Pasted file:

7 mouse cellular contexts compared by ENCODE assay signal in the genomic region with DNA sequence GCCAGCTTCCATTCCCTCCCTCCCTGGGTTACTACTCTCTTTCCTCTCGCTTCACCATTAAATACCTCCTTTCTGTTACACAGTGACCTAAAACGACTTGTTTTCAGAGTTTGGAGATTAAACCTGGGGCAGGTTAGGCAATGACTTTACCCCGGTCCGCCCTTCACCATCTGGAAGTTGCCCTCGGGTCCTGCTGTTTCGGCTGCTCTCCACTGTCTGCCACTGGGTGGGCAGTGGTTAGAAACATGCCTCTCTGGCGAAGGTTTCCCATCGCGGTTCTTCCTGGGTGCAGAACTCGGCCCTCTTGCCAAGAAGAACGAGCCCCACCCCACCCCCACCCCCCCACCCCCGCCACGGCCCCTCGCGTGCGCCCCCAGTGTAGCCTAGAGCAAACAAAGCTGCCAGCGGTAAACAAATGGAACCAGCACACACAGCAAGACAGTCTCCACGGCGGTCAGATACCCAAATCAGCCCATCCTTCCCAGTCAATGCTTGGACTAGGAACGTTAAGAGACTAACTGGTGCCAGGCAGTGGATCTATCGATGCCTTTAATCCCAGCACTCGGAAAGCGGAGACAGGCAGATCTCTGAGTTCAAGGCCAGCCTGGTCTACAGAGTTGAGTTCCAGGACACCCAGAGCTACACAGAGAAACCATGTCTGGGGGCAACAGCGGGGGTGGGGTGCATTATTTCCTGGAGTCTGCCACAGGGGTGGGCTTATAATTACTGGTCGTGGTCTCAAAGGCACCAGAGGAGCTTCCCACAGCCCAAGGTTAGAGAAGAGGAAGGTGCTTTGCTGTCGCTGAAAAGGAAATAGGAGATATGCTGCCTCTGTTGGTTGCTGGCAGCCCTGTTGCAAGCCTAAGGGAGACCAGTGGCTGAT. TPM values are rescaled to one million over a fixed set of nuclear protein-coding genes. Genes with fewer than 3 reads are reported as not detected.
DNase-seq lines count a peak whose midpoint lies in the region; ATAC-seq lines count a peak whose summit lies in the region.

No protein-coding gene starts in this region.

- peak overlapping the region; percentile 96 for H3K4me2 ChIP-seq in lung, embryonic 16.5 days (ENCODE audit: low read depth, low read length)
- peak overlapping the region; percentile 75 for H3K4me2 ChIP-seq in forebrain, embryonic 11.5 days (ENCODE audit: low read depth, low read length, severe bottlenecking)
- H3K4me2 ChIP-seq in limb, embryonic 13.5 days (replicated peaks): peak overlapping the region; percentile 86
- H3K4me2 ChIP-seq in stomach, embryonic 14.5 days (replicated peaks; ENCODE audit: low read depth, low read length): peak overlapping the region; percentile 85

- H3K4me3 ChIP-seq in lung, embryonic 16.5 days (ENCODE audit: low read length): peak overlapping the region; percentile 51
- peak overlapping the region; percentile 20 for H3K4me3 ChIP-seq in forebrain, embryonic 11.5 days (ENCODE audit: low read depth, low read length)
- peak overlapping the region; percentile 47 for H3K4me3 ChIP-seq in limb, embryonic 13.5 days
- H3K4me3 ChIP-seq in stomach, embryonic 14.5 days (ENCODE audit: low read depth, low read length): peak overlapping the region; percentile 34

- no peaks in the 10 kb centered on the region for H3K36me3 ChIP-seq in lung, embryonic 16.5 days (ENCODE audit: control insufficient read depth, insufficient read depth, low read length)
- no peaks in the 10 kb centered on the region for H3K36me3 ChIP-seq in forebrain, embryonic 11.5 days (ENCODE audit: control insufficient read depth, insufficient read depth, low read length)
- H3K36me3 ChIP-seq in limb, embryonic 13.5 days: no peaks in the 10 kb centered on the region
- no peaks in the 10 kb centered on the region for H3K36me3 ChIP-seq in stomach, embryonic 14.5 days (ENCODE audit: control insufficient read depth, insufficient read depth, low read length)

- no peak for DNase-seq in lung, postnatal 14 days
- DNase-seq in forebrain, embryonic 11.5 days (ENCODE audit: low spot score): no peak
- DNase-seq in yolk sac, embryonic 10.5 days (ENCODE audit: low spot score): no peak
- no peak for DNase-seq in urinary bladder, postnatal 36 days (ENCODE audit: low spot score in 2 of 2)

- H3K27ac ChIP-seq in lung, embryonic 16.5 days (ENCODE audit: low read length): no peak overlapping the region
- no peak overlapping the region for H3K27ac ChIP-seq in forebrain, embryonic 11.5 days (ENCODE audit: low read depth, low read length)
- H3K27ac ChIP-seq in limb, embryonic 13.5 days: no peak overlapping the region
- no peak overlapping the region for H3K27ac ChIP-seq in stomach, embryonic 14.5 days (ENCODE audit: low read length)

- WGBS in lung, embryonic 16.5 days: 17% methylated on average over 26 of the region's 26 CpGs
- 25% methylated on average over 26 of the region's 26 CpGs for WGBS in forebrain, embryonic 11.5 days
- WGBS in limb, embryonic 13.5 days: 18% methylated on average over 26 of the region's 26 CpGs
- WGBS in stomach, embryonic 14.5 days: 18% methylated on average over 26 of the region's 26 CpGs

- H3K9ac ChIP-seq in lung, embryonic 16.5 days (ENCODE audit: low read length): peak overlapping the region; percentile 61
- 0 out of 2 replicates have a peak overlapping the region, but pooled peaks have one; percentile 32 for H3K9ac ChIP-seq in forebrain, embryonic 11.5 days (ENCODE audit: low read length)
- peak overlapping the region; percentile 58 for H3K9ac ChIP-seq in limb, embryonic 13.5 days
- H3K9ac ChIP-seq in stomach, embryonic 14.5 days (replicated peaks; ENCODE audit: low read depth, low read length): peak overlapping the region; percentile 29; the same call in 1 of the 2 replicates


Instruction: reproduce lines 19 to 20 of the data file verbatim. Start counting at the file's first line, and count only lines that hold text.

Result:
- no peak for DNase-seq in urinary bladder, postnatal 36 days (ENCODE audit: low spot score in 2 of 2)

- H3K27ac ChIP-seq in lung, embryonic 16.5 days (ENCODE audit: low read length): no peak overlapping the region